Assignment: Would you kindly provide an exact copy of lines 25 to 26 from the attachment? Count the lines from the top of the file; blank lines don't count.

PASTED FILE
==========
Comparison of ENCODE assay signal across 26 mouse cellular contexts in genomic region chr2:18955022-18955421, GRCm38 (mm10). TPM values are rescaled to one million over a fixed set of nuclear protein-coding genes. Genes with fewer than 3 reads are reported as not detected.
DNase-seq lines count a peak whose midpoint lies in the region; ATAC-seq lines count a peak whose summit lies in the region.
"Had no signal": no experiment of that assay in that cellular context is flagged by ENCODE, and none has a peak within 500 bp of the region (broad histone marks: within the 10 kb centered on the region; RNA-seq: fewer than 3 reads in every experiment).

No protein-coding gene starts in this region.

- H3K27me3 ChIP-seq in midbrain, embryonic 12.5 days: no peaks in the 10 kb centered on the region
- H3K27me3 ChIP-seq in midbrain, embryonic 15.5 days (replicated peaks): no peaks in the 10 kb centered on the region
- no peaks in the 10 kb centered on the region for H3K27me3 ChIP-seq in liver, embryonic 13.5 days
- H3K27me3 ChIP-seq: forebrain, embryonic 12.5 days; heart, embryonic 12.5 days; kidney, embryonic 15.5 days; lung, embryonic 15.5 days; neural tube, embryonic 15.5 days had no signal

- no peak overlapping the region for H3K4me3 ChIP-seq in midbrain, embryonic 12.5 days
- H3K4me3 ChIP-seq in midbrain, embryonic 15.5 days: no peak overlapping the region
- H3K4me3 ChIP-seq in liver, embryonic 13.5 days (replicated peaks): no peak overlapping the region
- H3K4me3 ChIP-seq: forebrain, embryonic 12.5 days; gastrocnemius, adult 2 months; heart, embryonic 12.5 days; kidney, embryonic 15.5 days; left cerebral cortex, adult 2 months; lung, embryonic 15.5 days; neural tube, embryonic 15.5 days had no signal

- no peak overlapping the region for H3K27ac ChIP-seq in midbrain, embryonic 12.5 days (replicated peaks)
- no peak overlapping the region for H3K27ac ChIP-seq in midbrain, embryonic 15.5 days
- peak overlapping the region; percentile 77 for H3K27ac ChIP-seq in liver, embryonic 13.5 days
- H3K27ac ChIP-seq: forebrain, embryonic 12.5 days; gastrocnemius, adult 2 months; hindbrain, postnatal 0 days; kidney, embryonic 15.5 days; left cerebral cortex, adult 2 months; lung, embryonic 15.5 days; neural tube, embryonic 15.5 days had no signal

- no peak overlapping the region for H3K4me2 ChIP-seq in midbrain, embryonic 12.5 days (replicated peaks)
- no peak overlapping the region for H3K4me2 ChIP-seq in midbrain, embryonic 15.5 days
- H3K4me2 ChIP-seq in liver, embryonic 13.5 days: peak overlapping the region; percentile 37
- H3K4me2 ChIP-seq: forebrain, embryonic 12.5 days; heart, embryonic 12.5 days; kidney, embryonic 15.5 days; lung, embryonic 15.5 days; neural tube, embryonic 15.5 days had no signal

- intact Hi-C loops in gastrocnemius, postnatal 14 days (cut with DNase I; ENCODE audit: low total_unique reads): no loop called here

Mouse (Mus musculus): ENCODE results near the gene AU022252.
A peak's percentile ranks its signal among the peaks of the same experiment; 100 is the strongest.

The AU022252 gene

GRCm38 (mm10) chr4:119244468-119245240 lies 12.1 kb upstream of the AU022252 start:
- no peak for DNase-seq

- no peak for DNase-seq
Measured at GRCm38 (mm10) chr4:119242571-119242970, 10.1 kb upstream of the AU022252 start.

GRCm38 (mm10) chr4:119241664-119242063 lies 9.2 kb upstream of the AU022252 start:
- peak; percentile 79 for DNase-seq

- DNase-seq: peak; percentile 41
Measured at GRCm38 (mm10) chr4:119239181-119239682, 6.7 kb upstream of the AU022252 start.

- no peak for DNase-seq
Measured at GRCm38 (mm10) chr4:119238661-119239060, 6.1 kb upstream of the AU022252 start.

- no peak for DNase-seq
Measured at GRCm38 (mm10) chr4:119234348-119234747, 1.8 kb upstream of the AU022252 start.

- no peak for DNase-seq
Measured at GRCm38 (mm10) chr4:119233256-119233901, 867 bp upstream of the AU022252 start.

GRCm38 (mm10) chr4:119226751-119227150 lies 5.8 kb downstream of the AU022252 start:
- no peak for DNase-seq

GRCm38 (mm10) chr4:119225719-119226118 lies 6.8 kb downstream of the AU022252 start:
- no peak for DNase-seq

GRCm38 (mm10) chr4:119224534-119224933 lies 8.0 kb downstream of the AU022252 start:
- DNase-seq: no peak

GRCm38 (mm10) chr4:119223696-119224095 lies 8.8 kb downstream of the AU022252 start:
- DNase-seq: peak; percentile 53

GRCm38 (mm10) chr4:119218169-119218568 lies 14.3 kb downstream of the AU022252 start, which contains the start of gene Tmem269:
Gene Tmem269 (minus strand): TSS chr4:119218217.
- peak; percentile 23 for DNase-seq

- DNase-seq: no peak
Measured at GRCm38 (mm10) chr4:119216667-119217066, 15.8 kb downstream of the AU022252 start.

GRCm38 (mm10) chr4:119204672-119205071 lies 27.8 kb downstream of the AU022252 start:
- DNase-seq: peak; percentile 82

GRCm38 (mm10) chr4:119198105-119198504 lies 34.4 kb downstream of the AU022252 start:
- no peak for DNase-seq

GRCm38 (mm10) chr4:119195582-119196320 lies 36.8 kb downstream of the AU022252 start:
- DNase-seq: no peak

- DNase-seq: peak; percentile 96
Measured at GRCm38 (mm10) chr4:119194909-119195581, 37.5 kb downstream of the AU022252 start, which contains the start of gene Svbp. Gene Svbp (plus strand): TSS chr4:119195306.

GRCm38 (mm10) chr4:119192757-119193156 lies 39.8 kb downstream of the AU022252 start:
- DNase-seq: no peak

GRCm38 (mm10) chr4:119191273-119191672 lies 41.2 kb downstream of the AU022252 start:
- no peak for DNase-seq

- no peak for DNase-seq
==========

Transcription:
GRCm38 (mm10) chr4:119244468-119245240 lies 12.1 kb upstream of the AU022252 start:
- no peak for DNase-seq